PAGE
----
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Thread: COF is not confusing

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    Ausphotography Veteran martycon's Avatar
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    COF is not confusing

    But what value to use is a bit puzzling for me. When stacking, the focus distance interval is related to DOF. As I understand, DOF calculation requires a value for COF. I see recommendations for 0.013, and 0.010. Have used this but sometimes think the results sub optimal. Probably my technique is at fault, but should I be using a smaller value. My crude calculations indicate that if COF were to be the size of a typical, fair quality monitor (1024 ? wide), then the COF value should be about 0.003. It means 3 times more exposures, but as that part of stacking is not the greatest time consumer, it would be OK if results were good.

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    Member CathyC's Avatar
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    I realise I am a newbie here .............. but I found your post very confusing what on earth are you talking about, what is COF?
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    Ausphotography Regular enseth's Avatar
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    COF I would imagine would refer to Centre of Field or perhaps Centre of Focus. ie the mid point of the depth of field (DOF)

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    A royal pain in the bum! arthurking83's Avatar
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    I'm thinking it should be CoC(circle of confusion).

    It's a term used for when reproducing images from something small(er) to something larger ... eg a negative to a print.
    Like martycon said, it's used in conjunction with DOF(depth of field) for when trying to predict the actual perception of an image if DOF becomes limited in some way(which it does when you enlarge).

    I've never seen CoC used in conjunction with focus stacking tho .. so we await marty's response as to whether COF is something else.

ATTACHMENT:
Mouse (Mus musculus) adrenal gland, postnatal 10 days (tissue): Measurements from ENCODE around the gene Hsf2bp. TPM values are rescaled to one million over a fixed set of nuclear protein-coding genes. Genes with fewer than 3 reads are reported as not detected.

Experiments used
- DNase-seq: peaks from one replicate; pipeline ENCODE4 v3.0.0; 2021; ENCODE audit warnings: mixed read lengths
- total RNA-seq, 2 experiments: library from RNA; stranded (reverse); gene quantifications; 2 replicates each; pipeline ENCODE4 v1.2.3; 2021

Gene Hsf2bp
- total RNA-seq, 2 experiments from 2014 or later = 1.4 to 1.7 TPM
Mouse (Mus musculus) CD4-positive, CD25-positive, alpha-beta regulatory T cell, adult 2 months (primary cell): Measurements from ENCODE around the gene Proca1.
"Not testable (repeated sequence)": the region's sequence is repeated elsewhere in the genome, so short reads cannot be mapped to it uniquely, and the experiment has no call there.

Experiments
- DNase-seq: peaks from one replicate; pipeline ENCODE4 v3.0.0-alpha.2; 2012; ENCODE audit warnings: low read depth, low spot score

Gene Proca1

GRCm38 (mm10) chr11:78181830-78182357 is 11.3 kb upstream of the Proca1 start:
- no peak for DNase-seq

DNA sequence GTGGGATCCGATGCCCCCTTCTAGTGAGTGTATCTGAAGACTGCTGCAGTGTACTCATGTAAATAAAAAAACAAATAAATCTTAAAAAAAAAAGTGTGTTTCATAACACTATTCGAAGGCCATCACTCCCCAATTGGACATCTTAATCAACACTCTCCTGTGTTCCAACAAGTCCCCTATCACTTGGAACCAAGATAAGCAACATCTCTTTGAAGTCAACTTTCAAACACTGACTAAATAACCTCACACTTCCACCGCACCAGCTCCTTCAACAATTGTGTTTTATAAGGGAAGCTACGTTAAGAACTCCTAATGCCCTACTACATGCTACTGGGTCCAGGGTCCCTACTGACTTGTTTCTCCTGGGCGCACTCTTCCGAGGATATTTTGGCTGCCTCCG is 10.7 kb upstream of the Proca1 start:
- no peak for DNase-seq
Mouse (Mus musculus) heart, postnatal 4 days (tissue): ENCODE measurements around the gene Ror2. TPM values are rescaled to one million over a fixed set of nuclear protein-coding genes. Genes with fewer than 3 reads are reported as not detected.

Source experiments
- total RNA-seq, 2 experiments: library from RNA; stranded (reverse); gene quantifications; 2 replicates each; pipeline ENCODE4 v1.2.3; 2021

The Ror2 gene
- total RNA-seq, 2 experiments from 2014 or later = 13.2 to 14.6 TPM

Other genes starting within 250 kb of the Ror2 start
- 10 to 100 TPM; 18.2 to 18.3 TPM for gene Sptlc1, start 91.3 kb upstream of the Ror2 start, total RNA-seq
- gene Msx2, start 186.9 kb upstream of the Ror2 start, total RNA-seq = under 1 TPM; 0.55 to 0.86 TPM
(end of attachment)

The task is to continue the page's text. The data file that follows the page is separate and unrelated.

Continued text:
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    My apologies, it should read COC Circle Of Confusion. That error certainly added to the confusion, sorry.

    - - - Updated - - -

    Sorry COF should read COC Circle Of Confusion.

    - - - Updated - - -

    Arthur you picked it in one, my apologies for the added confusion. Circle Of Confusion it is. When stacking I have been using DOF info to determine the camera movement interval required between exposures (shots). The equation I am using uses the image magnification (sensor size/measured image size) as well as stop number, and a value for COC. It is convenient because there is no need to know where the effective optical center of the lens is. The value for COC is directly related to DOF. Put another way, there is only one distance of perfect focus. DOF determines a zone of acceptable out of focus. COC is used to determine the acceptability of OOF. I suspect that the COC values which are being quoted where I am reading, were used with film in use, rather than digital which readily allows much higher resolution.

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    http://steveaxford.smugmug.com/ Steve Axford's Avatar
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    I think CoC is very useful in understanding why you shouldn't use apertures like f32 if you want the best resolution. I use a Canon 5D III with a 100mm macro and with that I find that f18 is the min aperture I can use if I want the best resolution for full resolution pictures. If I an using video on that camera (or time lapse), then I can go to f22 or maybe f24. If I am focus stacking using f18, then I can use the focus ring to change the focus point. I don't use tables, I experiment and find out what works in real life. I think the key with focus stacking is making it as simple as possible. That way you will use it, CoC is a useful concept in understanding why some things work and some don't. I don't find DoF tables very enlightening.

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